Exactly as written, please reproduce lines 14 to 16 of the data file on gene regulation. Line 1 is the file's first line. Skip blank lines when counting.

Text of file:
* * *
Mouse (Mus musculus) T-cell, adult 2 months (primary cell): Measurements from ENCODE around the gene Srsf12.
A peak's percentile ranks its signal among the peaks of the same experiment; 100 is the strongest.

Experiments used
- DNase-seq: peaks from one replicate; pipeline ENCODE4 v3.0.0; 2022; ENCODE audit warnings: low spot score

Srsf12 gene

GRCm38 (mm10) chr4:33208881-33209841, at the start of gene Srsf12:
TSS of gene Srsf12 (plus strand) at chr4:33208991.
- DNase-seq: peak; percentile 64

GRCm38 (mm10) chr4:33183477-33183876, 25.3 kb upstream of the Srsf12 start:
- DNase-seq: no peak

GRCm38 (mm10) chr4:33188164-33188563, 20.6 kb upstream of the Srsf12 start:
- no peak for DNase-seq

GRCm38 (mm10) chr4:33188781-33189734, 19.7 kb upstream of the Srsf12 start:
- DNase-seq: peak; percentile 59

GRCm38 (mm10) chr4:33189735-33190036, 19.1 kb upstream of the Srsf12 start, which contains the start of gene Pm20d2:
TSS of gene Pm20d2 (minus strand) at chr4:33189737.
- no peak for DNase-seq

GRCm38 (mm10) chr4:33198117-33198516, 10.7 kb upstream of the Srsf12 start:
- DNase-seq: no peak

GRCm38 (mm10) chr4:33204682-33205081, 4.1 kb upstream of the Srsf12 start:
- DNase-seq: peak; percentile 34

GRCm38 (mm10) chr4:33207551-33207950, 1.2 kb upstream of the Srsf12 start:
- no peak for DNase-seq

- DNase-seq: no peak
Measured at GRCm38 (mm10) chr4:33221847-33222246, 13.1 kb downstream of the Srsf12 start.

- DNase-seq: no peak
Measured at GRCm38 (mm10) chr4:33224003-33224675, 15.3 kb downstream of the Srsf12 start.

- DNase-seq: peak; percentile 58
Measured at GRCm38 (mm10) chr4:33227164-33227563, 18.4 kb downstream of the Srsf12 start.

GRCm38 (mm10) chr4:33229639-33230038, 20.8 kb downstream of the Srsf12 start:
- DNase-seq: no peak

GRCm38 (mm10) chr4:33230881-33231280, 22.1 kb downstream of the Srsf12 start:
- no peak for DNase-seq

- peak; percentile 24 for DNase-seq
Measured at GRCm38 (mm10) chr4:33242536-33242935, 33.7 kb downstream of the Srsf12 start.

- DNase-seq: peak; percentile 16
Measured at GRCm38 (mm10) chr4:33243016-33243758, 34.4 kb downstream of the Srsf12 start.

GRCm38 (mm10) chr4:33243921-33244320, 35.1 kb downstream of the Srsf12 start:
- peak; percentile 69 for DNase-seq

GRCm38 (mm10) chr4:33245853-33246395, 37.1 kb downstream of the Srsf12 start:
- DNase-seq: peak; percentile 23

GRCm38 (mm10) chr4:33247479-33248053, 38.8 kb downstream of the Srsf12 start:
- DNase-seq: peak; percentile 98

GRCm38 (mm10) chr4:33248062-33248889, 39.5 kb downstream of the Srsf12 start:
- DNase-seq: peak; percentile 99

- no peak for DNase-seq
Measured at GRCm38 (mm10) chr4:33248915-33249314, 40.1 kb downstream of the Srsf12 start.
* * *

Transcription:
- DNase-seq: peak; percentile 59

GRCm38 (mm10) chr4:33189735-33190036, 19.1 kb upstream of the Srsf12 start, which contains the start of gene Pm20d2:
TSS of gene Pm20d2 (minus strand) at chr4:33189737.